Antiphospholipid syndrome (APS)
Is an autoimmune disorder. Signs and symptoms vary, but may include blood clots, miscarriage, rash, chronic headaches, dementia, and seizures. APS occurs when your body’s immune system makes antibodies that attack phospholipids. Phospholipids are a type of fat found in all living cells, including blood cells and the lining of blood vessels. Most cases of APS occur in people with no family history of the disorder, however there are rare cases of APS clustering in a family. A widely accepted explanation for APS is that it is caused by a combination of gene mutations (making one more susceptible to APS) and an environmental exposure (such as to a virus). Currently there is not a cure for APS. The goal of treatment is to prevent blood clots from forming and to keep existing clots from getting larger.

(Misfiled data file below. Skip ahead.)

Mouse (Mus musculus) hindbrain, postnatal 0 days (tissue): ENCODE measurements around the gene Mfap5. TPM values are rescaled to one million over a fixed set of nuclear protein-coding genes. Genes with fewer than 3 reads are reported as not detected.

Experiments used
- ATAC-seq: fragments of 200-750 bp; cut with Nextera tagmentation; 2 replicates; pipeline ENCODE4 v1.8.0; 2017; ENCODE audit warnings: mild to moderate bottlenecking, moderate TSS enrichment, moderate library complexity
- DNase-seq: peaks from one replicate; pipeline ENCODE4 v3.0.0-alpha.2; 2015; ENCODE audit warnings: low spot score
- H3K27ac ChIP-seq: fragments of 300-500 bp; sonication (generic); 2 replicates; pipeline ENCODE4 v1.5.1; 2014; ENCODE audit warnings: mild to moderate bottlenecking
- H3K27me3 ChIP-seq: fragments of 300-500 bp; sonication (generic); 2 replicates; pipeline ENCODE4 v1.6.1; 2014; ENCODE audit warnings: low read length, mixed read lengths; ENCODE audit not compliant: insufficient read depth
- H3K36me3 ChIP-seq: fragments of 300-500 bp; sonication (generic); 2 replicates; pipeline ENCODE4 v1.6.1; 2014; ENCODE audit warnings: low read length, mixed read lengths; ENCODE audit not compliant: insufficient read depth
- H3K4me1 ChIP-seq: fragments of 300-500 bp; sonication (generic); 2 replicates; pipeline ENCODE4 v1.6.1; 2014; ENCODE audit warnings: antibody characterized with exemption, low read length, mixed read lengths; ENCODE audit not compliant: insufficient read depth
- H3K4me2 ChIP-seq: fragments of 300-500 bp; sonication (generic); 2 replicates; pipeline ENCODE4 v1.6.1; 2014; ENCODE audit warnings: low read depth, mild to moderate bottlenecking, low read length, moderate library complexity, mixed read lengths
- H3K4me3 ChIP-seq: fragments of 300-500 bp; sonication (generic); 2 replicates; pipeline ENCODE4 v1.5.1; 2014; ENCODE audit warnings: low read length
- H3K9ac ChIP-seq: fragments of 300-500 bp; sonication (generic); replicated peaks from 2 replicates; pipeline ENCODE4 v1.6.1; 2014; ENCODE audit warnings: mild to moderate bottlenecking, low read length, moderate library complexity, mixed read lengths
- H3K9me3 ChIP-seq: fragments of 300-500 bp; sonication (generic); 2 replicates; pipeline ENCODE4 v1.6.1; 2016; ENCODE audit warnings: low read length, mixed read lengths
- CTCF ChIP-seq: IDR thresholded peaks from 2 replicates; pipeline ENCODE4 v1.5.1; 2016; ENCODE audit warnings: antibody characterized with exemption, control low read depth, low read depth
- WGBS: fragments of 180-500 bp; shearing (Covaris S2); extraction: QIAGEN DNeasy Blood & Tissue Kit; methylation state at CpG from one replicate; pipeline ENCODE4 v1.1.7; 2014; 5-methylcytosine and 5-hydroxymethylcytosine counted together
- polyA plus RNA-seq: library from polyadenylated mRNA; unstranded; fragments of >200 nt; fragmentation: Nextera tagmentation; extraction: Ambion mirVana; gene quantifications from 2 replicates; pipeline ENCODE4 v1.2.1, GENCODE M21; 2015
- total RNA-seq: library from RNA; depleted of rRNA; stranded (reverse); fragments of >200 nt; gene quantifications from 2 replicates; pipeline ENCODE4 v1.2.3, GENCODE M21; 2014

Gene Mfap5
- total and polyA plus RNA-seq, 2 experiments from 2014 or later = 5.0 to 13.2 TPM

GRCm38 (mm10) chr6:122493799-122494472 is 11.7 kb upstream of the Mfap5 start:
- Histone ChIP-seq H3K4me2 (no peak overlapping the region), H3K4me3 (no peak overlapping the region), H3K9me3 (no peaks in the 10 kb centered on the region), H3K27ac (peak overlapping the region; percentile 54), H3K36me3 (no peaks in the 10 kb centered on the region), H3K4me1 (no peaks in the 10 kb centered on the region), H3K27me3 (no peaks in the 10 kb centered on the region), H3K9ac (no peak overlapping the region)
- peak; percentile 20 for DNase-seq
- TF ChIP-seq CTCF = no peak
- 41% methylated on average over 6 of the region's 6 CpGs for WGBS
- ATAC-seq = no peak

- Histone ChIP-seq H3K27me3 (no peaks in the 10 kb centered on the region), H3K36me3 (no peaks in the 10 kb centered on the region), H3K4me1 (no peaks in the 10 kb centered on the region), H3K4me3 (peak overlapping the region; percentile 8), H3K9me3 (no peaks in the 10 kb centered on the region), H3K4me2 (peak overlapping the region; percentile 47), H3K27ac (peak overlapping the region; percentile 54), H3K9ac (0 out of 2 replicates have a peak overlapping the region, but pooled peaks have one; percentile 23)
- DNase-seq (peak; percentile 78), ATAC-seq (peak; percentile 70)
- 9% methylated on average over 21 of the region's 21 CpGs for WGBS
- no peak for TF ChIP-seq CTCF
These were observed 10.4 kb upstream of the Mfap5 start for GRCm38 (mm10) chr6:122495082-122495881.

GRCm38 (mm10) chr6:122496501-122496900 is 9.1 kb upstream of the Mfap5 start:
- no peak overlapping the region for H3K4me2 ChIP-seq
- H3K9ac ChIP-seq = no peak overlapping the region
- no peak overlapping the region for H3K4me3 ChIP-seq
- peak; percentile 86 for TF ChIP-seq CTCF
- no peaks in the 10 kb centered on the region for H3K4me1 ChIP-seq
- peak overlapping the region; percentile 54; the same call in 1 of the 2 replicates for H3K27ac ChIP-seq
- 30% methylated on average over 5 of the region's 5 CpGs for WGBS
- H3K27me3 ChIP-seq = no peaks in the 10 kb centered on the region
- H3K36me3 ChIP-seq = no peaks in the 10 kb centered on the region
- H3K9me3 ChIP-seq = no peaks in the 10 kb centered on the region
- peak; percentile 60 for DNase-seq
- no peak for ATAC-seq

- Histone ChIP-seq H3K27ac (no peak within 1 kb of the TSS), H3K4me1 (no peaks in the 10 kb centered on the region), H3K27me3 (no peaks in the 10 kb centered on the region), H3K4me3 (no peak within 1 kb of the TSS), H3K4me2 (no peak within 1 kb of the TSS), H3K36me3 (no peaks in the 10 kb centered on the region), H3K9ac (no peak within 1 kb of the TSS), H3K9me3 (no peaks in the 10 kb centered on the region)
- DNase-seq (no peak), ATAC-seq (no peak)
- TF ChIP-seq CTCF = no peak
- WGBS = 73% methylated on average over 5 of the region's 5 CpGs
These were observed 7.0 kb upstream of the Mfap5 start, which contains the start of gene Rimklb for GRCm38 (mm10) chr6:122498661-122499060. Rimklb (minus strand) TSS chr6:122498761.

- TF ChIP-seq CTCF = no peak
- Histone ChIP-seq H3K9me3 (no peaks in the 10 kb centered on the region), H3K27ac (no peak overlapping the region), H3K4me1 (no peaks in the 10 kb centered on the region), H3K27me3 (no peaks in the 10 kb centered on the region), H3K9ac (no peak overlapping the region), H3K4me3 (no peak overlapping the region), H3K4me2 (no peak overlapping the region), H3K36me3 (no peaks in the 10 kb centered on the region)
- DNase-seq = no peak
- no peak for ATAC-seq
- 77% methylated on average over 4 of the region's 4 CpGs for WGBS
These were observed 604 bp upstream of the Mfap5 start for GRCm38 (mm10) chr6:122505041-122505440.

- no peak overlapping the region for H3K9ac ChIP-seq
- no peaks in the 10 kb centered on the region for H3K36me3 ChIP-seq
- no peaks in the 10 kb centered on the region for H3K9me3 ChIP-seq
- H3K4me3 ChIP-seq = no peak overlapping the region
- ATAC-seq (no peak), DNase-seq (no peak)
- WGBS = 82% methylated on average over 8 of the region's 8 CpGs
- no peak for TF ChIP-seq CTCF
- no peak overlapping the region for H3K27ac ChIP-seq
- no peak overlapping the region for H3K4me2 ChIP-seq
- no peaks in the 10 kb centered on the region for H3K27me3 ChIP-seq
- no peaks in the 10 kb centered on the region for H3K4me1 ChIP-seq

Antiphospholipid syndrome (APS) is an autoimmune disorder. It occurs when your body’s immune system makes antibodies that attack phospholipids (a type of fat found in living cells). The exact reason for this is not known. While APS is not passed through families in a predictable pattern, genetics are thought to play a role. A widely accepted explanation for APS is that it is caused by a combination of gene mutations (making one more susceptible to APS) and an environmental exposure (such as a viral infection).
Research has found a few gene changes that occur in people with APS, however the contribution of these genetic changes to the development of the condition is unclear. Little is known about specific environmental triggers. Known risk factors include female sex and having other autoimmune-type disorders (such as Lupus).
Some people have APS antibodies, but have no signs or symptoms. These people are also at an increased risk for APS. In these cases, APS symptoms (for example blood clots) can be triggered by smoking, prolonged bed rest, pregnancy and the postpartum period, birth control pills, hormone therapy, cancer, and kidney disease.